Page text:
Sean: Sampha is one of those vocalists you can listen to for days on end without ever getting bored. The chase sequence partway through is worth listening through, this is beautiful. Imagine a track with Sampha and Frank Ocean…. 4 Sean's Pick

Reece: Sampha is one of pop’s most divine voices and Timmy’s Prayer is a timely reminder. This track starts a little slowly but builds brilliantly to pounding conclusion. It lacks the emotional punch of some of his more stripped back work, but it’s an effective demonstration of Sampha’s vast reserves of talent.  3.5

Sam: This finds the same beauty in space as most of the tracks on James Blake’s The Colour In Anything do. Sampha takes his time and slowly unfurls some of my favourite vocal work this year. The final minute and a half is a sprawling, sparkly triumph and prove to me that Sampha has so much to give. I didn’t expect to be excited about him in 2016 but I am. 4

Average Score: 4.1

Theophilus London

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Harrison: For real though, how can you not love this dude. It may not be much, but i still vibe the hell out of his collaboration with Bromance don Brodinski Gimme Back The Night. Stay has got this real Anderson .Paak feel to it, which mean it is rightly deserving of its place among this week’s First Impressions. 3.5

Alistair: For me this is Aderson. Paak meets N.E.R.D with a retro video game backing track. At first I really wasn’t sure about it but the more I listen to it the more I’m starting to like this song. 3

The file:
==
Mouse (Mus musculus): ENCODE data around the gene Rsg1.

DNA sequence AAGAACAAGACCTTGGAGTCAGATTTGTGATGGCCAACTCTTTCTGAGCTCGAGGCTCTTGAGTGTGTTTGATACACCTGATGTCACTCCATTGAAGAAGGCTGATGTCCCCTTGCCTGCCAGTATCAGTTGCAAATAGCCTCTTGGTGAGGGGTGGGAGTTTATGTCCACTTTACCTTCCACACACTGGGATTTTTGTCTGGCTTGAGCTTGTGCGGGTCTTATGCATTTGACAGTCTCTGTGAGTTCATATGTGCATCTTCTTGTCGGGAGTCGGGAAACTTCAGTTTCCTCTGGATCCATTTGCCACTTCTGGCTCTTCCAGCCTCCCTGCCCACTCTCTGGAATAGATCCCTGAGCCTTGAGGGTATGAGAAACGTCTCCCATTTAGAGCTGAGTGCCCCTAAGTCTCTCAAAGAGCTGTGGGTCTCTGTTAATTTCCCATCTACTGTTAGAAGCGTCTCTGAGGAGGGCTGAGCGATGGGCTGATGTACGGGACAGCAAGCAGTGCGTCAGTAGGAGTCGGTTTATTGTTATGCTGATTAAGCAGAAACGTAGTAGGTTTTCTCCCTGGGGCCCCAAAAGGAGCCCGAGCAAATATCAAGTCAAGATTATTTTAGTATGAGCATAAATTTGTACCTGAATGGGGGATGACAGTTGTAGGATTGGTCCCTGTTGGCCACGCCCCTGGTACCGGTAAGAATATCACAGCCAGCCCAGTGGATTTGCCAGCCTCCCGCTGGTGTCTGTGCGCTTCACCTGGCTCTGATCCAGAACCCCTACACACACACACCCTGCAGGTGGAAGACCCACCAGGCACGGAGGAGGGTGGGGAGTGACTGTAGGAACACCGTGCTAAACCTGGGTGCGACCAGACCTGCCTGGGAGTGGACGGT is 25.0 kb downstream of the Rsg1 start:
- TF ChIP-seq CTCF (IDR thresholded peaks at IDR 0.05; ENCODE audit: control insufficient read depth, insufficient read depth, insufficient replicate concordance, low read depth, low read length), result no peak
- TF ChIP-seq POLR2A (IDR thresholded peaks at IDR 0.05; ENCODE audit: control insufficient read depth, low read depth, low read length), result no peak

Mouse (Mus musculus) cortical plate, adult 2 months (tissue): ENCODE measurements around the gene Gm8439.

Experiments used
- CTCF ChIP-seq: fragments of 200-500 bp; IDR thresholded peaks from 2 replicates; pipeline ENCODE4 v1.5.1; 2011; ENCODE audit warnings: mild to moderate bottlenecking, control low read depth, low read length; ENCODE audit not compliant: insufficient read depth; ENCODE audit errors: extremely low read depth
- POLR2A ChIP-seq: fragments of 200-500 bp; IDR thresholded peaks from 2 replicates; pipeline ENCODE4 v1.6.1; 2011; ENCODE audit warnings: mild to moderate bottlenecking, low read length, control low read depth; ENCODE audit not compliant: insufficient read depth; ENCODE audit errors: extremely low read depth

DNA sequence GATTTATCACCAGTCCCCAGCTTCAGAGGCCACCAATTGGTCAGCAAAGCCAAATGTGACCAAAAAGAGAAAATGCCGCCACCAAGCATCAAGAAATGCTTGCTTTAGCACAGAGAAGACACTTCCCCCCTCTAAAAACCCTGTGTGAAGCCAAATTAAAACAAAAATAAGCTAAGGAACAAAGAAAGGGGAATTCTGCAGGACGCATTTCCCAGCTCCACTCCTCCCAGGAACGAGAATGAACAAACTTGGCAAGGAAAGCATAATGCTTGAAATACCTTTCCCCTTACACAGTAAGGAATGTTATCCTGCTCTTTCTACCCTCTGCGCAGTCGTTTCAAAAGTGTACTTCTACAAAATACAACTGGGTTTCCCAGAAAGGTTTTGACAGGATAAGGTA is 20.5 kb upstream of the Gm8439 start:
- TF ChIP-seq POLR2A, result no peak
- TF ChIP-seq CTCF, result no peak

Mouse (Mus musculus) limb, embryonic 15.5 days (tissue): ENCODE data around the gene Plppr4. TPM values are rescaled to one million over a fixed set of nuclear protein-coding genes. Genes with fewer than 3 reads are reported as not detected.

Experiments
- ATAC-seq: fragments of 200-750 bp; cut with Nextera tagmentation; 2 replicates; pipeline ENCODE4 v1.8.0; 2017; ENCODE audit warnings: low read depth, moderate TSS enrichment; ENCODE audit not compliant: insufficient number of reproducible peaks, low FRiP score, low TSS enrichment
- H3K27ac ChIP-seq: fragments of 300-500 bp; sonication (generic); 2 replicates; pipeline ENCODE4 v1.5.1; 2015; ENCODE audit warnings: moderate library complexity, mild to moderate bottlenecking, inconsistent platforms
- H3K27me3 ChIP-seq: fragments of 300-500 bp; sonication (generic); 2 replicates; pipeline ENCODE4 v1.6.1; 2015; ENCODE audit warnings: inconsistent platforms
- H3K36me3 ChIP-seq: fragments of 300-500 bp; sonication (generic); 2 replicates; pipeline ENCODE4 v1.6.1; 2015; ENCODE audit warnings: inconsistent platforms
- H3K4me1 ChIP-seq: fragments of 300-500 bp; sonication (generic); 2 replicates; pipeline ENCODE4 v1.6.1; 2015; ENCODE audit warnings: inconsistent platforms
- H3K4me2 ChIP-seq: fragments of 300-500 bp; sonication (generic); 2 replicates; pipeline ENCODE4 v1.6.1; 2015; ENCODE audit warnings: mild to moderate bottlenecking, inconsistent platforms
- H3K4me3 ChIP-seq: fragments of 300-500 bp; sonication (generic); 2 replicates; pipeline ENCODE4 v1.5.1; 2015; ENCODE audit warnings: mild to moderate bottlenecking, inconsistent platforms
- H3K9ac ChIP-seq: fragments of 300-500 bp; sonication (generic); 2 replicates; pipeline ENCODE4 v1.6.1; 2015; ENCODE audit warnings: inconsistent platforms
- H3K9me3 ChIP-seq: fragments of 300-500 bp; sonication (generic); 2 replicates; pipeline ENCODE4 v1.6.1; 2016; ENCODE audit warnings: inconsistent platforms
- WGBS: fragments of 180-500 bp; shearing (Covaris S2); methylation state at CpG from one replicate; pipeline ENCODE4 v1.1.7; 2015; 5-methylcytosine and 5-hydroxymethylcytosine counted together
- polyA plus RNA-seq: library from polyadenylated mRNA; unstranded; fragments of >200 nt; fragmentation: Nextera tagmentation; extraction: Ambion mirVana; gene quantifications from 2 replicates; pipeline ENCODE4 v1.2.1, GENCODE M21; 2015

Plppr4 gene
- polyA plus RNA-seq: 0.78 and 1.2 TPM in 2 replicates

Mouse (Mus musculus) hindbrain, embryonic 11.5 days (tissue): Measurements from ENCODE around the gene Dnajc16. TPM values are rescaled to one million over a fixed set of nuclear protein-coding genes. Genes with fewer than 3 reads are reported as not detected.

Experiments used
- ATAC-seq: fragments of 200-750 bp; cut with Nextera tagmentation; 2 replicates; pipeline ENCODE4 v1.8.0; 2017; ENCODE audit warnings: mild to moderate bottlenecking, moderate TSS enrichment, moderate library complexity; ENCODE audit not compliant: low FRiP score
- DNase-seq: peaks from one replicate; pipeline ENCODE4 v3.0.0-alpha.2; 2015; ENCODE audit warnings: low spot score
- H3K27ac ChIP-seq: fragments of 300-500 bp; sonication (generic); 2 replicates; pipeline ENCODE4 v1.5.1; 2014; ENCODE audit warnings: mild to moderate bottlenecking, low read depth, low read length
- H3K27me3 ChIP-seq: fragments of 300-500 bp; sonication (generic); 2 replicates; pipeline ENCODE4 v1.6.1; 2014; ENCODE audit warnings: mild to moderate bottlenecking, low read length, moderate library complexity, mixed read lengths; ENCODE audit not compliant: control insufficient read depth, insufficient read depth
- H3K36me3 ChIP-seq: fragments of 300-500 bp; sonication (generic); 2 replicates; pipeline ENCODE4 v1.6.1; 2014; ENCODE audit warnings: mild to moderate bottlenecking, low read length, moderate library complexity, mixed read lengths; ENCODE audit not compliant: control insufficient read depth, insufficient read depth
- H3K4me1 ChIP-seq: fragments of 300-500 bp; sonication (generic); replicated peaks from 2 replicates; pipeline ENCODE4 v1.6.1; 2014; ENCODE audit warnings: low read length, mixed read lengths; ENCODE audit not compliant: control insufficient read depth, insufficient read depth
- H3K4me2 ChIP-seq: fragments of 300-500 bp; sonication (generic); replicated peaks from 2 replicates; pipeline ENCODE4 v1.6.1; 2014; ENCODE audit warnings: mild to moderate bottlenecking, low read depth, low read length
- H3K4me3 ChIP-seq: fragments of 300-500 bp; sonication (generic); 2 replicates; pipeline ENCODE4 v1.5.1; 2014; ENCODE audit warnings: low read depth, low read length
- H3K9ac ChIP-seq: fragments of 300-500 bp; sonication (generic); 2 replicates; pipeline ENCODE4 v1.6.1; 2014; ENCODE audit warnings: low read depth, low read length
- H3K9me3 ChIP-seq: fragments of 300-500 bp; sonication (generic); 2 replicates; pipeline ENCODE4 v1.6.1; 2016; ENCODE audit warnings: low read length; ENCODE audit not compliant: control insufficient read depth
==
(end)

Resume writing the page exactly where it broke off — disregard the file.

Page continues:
James: I don't feel all that comfortable with these Anderson .Paak comparisons given how long Theo has been doing his thing, but each to their own. I don't hear anybody but Theo on this track. Still doesn't make me like it any better, sadly. Not much to it, continues Theo’s trend of being a hit and miss artist. This is a miss. 2

Sean: Alistair’s comparison of Anderson .Paak meeting N.E.R.D. is pretty interesting, but I think it’s more Theophilus meets The Neptunes. I feel the groove, but it doesn’t really catch me. 2.5

Reece: Theophilus London is a talented guy who has carved out his own distinct sound and personality. HIs music smacks of a sophisticated, restrained flamboyance and ‘STAY’ captures that well. The first thirty seconds threaten us with a great track, sounding instantly groovy and then…nothing happens. The beat stagnates, the song never progresses and we peter out to a dissatisfying end. It’s a real shame, those bongos lurking under the beat are really nifty but it’s just not enough to make this exciting 2.5

Sam: I love Theophilus London. Everything he makes has such a distinct vibe to it - neon-drenched synths with a side of melancholy and a lot of cockiness. From the opening synths of STAY it’s pretty clear that it’s London’s work and yet it still feels like he’s grown since his last record Vibes. It sounds futuristic and that’s a really hard thing to pull of in 2016 when “futuristic” is purely a buzz-word thrown around incorrectly far too often. 4

Average Score: 2.9

Why You Always Hatin’ (Feat. Drake and Kamaiyah)

Harrison: Maybe it is just me, but does this sound similar to R.I.P by Young Jeezy feat. 2 Chainz? Well, at least the beat does. I'm not a huge fan of hip hop and rap, but the one thing that saves ‘Why You Always Hatin’ is it featuring Drake (even then, not a huge fan Drake). 3

Alistair: I usually don’t mind my rap music. This just bores the shit out of me to be honest. I’m getting a early 2000s vibe from it. Not a fan at all! 1